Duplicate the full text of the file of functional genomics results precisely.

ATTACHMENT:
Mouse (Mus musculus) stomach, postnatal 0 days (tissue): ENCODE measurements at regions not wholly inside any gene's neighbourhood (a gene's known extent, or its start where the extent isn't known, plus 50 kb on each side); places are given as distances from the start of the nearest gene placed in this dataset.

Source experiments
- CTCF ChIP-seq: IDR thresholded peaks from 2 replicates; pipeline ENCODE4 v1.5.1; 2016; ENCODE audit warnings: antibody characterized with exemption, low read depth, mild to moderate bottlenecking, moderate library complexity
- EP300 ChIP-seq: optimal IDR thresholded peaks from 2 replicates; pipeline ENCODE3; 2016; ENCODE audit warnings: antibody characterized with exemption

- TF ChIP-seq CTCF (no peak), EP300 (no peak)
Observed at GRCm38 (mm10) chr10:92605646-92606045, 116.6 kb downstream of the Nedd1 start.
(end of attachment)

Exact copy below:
Mouse (Mus musculus) stomach, postnatal 0 days (tissue): ENCODE measurements at regions not wholly inside any gene's neighbourhood (a gene's known extent, or its start where the extent isn't known, plus 50 kb on each side); places are given as distances from the start of the nearest gene placed in this dataset.

Source experiments
- CTCF ChIP-seq: IDR thresholded peaks from 2 replicates; pipeline ENCODE4 v1.5.1; 2016; ENCODE audit warnings: antibody characterized with exemption, low read depth, mild to moderate bottlenecking, moderate library complexity
- EP300 ChIP-seq: optimal IDR thresholded peaks from 2 replicates; pipeline ENCODE3; 2016; ENCODE audit warnings: antibody characterized with exemption

- TF ChIP-seq CTCF (no peak), EP300 (no peak)
Observed at GRCm38 (mm10) chr10:92605646-92606045, 116.6 kb downstream of the Nedd1 start.